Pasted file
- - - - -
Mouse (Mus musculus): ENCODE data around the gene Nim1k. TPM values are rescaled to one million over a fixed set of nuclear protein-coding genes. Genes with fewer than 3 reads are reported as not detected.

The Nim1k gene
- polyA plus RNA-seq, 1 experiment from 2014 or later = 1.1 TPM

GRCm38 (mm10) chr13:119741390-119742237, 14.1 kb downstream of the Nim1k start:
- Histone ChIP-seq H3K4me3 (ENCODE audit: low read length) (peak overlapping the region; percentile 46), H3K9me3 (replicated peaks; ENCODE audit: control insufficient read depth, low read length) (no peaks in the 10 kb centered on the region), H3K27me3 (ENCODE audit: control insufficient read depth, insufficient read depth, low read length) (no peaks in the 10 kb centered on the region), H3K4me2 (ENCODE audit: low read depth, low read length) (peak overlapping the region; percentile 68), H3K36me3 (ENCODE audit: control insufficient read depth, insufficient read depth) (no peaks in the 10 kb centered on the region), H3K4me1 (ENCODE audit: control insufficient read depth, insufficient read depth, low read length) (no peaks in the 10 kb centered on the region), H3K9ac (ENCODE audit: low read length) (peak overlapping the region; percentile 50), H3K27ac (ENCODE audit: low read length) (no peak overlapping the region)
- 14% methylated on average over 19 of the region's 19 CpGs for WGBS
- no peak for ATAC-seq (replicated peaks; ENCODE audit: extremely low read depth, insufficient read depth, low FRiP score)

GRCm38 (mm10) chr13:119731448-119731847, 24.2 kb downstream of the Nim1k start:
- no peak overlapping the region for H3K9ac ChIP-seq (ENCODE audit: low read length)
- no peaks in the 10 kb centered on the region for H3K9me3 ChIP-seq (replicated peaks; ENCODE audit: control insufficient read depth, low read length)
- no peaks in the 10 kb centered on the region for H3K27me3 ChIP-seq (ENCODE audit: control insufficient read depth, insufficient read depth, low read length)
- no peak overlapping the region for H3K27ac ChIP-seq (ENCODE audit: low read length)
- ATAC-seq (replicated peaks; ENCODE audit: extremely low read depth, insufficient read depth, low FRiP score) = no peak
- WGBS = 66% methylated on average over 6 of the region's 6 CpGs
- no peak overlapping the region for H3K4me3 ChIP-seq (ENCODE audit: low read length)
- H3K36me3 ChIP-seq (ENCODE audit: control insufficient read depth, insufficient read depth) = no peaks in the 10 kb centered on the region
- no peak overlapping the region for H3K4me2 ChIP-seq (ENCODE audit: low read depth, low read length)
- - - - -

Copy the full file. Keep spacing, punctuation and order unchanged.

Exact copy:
Mouse (Mus musculus): ENCODE data around the gene Nim1k. TPM values are rescaled to one million over a fixed set of nuclear protein-coding genes. Genes with fewer than 3 reads are reported as not detected.

The Nim1k gene
- polyA plus RNA-seq, 1 experiment from 2014 or later = 1.1 TPM

GRCm38 (mm10) chr13:119741390-119742237, 14.1 kb downstream of the Nim1k start:
- Histone ChIP-seq H3K4me3 (ENCODE audit: low read length) (peak overlapping the region; percentile 46), H3K9me3 (replicated peaks; ENCODE audit: control insufficient read depth, low read length) (no peaks in the 10 kb centered on the region), H3K27me3 (ENCODE audit: control insufficient read depth, insufficient read depth, low read length) (no peaks in the 10 kb centered on the region), H3K4me2 (ENCODE audit: low read depth, low read length) (peak overlapping the region; percentile 68), H3K36me3 (ENCODE audit: control insufficient read depth, insufficient read depth) (no peaks in the 10 kb centered on the region), H3K4me1 (ENCODE audit: control insufficient read depth, insufficient read depth, low read length) (no peaks in the 10 kb centered on the region), H3K9ac (ENCODE audit: low read length) (peak overlapping the region; percentile 50), H3K27ac (ENCODE audit: low read length) (no peak overlapping the region)
- 14% methylated on average over 19 of the region's 19 CpGs for WGBS
- no peak for ATAC-seq (replicated peaks; ENCODE audit: extremely low read depth, insufficient read depth, low FRiP score)

GRCm38 (mm10) chr13:119731448-119731847, 24.2 kb downstream of the Nim1k start:
- no peak overlapping the region for H3K9ac ChIP-seq (ENCODE audit: low read length)
- no peaks in the 10 kb centered on the region for H3K9me3 ChIP-seq (replicated peaks; ENCODE audit: control insufficient read depth, low read length)
- no peaks in the 10 kb centered on the region for H3K27me3 ChIP-seq (ENCODE audit: control insufficient read depth, insufficient read depth, low read length)
- no peak overlapping the region for H3K27ac ChIP-seq (ENCODE audit: low read length)
- ATAC-seq (replicated peaks; ENCODE audit: extremely low read depth, insufficient read depth, low FRiP score) = no peak
- WGBS = 66% methylated on average over 6 of the region's 6 CpGs
- no peak overlapping the region for H3K4me3 ChIP-seq (ENCODE audit: low read length)
- H3K36me3 ChIP-seq (ENCODE audit: control insufficient read depth, insufficient read depth) = no peaks in the 10 kb centered on the region
- no peak overlapping the region for H3K4me2 ChIP-seq (ENCODE audit: low read depth, low read length)